I think I had the same reaction much of the internet had, which was "NOT JUSTIN!"
[Laughs] I know. I remember all season Brandon and I were specifically hoping that it would be Justin, and we were pushing for it and we would plead to Brian making the case of why we feel like it should be him, because he and I both felt that it would have the biggest emotional impact on the series given Justin's entire arc. Of course it's devastating and tragic and we know that people would love to see him survive, but I think that's what makes it all the more powerful. Obviously it's the most depressing move the show could make, but I feel like it's also in line with the show to make that choice in the last episode, to make the most devastating choice. It feels really poetic because the biggest arc of a relationship that Clay has had in the show is with Justin. The first conversation you see Clay have with anyone in the very first episode is with Justin, and it's actually Clay's first lines of the show. They're clearly enemies in season 1, and then it goes all the way to them loving each other more than anyone and becoming brothers and holding his hand on his deathbed. It's also the last conversation between Clay and any of the students — it's in Clay's head, but the college essay scene. It feels like the perfect bookend because the finale sort of feels like the story of Justin and the first episode did because he was the first tape. I feel like it was a strong choice to make and as devastating as it is, I am so happy that Brian ended up making the decision to do it because it just felt right. If we were going to do it to anyone, I feel like we needed to go there and put the bookend on it.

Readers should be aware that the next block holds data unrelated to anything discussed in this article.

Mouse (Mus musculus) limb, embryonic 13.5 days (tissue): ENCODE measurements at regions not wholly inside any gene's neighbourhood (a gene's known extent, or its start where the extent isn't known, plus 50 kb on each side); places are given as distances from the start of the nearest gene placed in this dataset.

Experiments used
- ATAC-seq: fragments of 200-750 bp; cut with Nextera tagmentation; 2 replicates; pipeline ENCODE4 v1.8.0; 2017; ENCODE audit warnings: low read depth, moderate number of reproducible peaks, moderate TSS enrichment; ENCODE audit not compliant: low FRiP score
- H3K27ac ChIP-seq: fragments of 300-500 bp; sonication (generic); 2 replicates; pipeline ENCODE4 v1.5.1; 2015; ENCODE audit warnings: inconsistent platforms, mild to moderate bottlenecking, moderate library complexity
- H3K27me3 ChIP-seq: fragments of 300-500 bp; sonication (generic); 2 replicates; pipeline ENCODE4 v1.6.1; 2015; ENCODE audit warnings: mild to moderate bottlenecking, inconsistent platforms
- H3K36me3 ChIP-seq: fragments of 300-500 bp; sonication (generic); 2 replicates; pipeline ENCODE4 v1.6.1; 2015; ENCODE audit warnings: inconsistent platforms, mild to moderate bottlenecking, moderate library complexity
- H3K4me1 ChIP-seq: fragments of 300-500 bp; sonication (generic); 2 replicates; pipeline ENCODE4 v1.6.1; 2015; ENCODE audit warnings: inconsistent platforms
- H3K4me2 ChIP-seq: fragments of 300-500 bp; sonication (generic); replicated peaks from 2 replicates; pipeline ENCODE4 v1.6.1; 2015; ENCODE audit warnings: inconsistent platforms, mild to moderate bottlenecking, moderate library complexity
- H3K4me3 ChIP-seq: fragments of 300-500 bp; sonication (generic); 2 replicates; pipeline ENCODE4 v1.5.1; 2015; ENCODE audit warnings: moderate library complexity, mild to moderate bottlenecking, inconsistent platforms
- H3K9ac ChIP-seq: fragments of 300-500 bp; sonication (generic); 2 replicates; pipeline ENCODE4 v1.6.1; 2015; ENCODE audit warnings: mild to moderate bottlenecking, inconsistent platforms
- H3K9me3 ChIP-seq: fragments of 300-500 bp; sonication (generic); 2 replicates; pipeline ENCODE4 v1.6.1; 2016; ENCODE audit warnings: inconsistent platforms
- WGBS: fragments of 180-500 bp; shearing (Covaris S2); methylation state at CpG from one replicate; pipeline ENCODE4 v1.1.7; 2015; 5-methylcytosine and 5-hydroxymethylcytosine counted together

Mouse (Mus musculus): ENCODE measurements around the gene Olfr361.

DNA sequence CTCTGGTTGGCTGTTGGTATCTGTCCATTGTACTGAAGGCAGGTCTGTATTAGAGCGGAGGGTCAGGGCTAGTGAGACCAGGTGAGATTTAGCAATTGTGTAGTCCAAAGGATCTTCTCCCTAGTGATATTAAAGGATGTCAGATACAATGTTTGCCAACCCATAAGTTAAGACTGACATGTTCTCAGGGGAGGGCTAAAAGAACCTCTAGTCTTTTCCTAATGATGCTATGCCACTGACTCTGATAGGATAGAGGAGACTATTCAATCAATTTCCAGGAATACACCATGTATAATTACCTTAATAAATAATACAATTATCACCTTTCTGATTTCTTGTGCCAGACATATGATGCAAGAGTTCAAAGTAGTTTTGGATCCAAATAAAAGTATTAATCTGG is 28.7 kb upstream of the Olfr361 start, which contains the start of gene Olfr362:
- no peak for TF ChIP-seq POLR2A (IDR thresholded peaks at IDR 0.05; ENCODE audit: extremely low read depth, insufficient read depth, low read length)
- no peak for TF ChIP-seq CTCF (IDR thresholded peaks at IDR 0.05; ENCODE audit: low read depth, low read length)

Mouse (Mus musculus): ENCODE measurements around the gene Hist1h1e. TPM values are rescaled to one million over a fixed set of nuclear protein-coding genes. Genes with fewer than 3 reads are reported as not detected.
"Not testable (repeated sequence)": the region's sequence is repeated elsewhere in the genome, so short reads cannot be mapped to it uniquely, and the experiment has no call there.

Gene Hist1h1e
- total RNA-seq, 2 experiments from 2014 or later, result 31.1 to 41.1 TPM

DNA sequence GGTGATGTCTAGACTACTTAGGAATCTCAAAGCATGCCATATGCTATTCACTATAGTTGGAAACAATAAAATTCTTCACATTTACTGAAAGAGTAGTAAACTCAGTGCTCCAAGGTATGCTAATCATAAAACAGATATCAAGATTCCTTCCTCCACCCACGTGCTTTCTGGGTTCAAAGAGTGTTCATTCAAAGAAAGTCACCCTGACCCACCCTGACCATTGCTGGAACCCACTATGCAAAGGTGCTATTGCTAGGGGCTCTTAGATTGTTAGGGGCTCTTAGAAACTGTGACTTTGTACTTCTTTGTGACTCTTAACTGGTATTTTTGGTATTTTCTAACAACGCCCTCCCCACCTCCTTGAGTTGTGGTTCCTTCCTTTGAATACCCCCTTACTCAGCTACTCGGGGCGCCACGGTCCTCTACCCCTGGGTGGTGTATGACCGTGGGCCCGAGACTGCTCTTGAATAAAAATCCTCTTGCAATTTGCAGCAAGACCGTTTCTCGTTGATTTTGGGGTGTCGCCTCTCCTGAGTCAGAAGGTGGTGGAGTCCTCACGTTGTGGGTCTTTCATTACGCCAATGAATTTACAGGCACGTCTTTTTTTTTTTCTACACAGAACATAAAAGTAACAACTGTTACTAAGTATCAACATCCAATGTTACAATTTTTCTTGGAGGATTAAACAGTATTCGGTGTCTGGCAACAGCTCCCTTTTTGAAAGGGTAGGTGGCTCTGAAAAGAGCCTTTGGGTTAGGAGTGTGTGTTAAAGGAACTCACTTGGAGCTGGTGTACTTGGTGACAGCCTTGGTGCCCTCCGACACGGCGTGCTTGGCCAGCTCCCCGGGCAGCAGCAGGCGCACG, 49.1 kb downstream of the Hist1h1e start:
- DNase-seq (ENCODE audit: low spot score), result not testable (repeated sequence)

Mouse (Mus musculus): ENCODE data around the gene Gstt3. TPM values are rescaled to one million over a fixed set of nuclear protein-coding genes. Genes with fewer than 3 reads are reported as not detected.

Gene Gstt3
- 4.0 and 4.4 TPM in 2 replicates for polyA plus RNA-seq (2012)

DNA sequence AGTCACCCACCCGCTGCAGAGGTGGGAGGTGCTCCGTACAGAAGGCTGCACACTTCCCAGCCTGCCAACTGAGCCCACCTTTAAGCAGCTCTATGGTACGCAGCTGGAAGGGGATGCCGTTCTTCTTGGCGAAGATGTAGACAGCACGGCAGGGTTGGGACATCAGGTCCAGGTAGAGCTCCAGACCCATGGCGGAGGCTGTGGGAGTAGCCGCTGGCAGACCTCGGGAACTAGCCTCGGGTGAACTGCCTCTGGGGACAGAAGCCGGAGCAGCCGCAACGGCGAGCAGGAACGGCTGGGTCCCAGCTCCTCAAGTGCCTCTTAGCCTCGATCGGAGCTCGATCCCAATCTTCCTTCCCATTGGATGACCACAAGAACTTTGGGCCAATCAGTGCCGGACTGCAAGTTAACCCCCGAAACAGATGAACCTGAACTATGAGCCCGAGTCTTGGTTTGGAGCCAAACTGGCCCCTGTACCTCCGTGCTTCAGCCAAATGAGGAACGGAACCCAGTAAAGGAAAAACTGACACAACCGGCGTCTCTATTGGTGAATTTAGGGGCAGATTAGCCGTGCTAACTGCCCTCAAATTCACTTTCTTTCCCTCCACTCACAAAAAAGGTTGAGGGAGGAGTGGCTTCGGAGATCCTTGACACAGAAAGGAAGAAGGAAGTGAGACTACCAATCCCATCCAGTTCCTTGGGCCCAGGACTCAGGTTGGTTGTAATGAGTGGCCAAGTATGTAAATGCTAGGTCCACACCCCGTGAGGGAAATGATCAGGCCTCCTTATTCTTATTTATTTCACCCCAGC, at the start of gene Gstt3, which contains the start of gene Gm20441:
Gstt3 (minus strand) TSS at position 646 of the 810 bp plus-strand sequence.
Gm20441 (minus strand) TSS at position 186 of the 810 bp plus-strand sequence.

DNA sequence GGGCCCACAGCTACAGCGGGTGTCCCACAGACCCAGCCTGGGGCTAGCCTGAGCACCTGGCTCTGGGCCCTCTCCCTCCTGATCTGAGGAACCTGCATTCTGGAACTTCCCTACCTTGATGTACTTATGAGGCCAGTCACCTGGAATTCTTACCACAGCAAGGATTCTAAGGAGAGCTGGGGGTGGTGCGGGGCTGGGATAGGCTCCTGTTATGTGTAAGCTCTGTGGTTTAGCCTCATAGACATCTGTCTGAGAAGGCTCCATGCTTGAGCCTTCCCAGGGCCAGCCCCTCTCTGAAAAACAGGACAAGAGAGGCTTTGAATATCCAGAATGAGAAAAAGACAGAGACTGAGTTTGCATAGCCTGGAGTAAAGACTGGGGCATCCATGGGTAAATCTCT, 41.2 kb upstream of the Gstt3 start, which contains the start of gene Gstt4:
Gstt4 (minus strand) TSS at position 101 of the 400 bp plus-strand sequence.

That college essay scene destroyed me.
The college essay scene gets me the most when I watch it, without fail, and I think the reason is because all Clay ever wanted to be, throughout the entire course of the series, was somebody's positive influence, in particularly Hannah's. He's had to deal with the guilt and grief of never being able to be that for her, and it's all he ever wanted. He always has wanted to be a hero and always wanted to save someone and to be the positive influence in their life, and he has failed spectacularly many times. He's also succeeded sometimes, but never in the way he wants, and it's sort of been the downfall of him. But in the end, hearing from Justin, the person he loves most, that he was his brother and his positive influence, I think that's why watching it I'm so happy with the decision and it gets me every time. I'm really proud of the ending for that reason because I feel like there's a lot of perfect full-circle moments.
I also want to get your thoughts on the final shot of the series. I liked the choice to have the scene be completely wordless. I felt like I was watching Tony and Clay just exhale.
Yep, that was exactly the point. And I remember reading the script at the table read and being like, "Oh, this is the perfect ending." Because in the first episode there's the same exact mirrored shot of Clay and Tony in the Mustang driving through town wordless. I remember reading that and being like, "I hope Brian intends for that to be the same shot as that one in the first episode," and of course it was. I love that there was no big driving-away shot or music crescendo. It was just this wordless moment of them, yeah, exhaling and leaving town. And you see it on their faces. I love the way it ended. Also, for me specifically, I get really excited about certain needle drops in the show or music moments. Back in season 1, Brian and I had sent an email to Arcade Fire to get "Keep the Car Running" for episode 2, and we couldn't get it. They didn't do many shows at the time. But the last song that plays before the credits, right before the moment of silence in the car, is an Arcade Fire song, "Half Light II." It's one of my favorite songs of all time, so I'm so happy with how the last five minutes of that entire finale played out.
Based on the 2007 novel written by Jay Asher, the Netflix drama follows a teen named Clay who attempts to figure out what led his classmate and crush, Hannah, to commit suicide.